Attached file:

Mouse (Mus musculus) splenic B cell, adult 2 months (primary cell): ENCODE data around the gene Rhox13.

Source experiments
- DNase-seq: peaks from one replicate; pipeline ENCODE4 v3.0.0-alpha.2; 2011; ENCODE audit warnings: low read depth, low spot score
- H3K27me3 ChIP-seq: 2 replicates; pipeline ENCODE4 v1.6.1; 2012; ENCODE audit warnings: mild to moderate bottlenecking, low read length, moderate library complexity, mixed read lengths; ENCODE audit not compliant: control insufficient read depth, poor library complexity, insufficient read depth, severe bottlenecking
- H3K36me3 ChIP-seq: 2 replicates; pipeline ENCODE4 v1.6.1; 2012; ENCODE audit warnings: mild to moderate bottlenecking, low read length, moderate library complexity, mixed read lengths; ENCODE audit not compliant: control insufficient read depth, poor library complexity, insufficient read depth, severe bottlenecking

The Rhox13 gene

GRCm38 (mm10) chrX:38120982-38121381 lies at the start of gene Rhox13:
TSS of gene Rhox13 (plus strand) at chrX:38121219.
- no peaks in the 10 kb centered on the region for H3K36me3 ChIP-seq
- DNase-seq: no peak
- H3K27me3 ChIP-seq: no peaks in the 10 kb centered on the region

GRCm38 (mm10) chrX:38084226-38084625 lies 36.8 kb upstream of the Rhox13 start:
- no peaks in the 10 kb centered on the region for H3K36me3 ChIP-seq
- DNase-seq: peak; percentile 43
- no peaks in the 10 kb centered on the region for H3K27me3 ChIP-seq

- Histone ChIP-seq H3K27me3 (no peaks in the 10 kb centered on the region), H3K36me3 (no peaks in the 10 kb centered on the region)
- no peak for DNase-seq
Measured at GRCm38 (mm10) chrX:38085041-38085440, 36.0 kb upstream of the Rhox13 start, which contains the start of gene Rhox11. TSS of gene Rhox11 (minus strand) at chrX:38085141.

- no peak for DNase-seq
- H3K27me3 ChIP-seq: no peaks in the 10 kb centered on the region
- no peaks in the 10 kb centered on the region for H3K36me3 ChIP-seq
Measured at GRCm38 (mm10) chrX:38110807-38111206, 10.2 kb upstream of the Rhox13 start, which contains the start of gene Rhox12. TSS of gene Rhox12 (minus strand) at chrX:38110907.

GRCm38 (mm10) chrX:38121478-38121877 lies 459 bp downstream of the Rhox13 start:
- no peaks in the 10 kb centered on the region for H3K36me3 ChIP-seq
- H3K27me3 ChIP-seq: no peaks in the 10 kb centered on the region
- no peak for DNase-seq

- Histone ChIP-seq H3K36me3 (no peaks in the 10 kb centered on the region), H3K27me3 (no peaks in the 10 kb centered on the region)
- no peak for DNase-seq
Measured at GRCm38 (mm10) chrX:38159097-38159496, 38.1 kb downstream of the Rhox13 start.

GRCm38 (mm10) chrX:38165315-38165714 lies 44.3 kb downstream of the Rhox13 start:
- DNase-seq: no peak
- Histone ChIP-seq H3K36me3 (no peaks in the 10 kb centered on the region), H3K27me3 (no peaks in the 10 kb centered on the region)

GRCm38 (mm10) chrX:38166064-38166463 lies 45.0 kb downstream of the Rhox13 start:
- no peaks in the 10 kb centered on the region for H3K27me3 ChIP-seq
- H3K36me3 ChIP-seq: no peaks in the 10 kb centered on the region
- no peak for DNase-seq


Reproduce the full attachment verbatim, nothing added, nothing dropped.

Mouse (Mus musculus) splenic B cell, adult 2 months (primary cell): ENCODE data around the gene Rhox13.

Source experiments
- DNase-seq: peaks from one replicate; pipeline ENCODE4 v3.0.0-alpha.2; 2011; ENCODE audit warnings: low read depth, low spot score
- H3K27me3 ChIP-seq: 2 replicates; pipeline ENCODE4 v1.6.1; 2012; ENCODE audit warnings: mild to moderate bottlenecking, low read length, moderate library complexity, mixed read lengths; ENCODE audit not compliant: control insufficient read depth, poor library complexity, insufficient read depth, severe bottlenecking
- H3K36me3 ChIP-seq: 2 replicates; pipeline ENCODE4 v1.6.1; 2012; ENCODE audit warnings: mild to moderate bottlenecking, low read length, moderate library complexity, mixed read lengths; ENCODE audit not compliant: control insufficient read depth, poor library complexity, insufficient read depth, severe bottlenecking

The Rhox13 gene

GRCm38 (mm10) chrX:38120982-38121381 lies at the start of gene Rhox13:
TSS of gene Rhox13 (plus strand) at chrX:38121219.
- no peaks in the 10 kb centered on the region for H3K36me3 ChIP-seq
- DNase-seq: no peak
- H3K27me3 ChIP-seq: no peaks in the 10 kb centered on the region

GRCm38 (mm10) chrX:38084226-38084625 lies 36.8 kb upstream of the Rhox13 start:
- no peaks in the 10 kb centered on the region for H3K36me3 ChIP-seq
- DNase-seq: peak; percentile 43
- no peaks in the 10 kb centered on the region for H3K27me3 ChIP-seq

- Histone ChIP-seq H3K27me3 (no peaks in the 10 kb centered on the region), H3K36me3 (no peaks in the 10 kb centered on the region)
- no peak for DNase-seq
Measured at GRCm38 (mm10) chrX:38085041-38085440, 36.0 kb upstream of the Rhox13 start, which contains the start of gene Rhox11. TSS of gene Rhox11 (minus strand) at chrX:38085141.

- no peak for DNase-seq
- H3K27me3 ChIP-seq: no peaks in the 10 kb centered on the region
- no peaks in the 10 kb centered on the region for H3K36me3 ChIP-seq
Measured at GRCm38 (mm10) chrX:38110807-38111206, 10.2 kb upstream of the Rhox13 start, which contains the start of gene Rhox12. TSS of gene Rhox12 (minus strand) at chrX:38110907.

GRCm38 (mm10) chrX:38121478-38121877 lies 459 bp downstream of the Rhox13 start:
- no peaks in the 10 kb centered on the region for H3K36me3 ChIP-seq
- H3K27me3 ChIP-seq: no peaks in the 10 kb centered on the region
- no peak for DNase-seq

- Histone ChIP-seq H3K36me3 (no peaks in the 10 kb centered on the region), H3K27me3 (no peaks in the 10 kb centered on the region)
- no peak for DNase-seq
Measured at GRCm38 (mm10) chrX:38159097-38159496, 38.1 kb downstream of the Rhox13 start.

GRCm38 (mm10) chrX:38165315-38165714 lies 44.3 kb downstream of the Rhox13 start:
- DNase-seq: no peak
- Histone ChIP-seq H3K36me3 (no peaks in the 10 kb centered on the region), H3K27me3 (no peaks in the 10 kb centered on the region)

GRCm38 (mm10) chrX:38166064-38166463 lies 45.0 kb downstream of the Rhox13 start:
- no peaks in the 10 kb centered on the region for H3K27me3 ChIP-seq
- H3K36me3 ChIP-seq: no peaks in the 10 kb centered on the region
- no peak for DNase-seq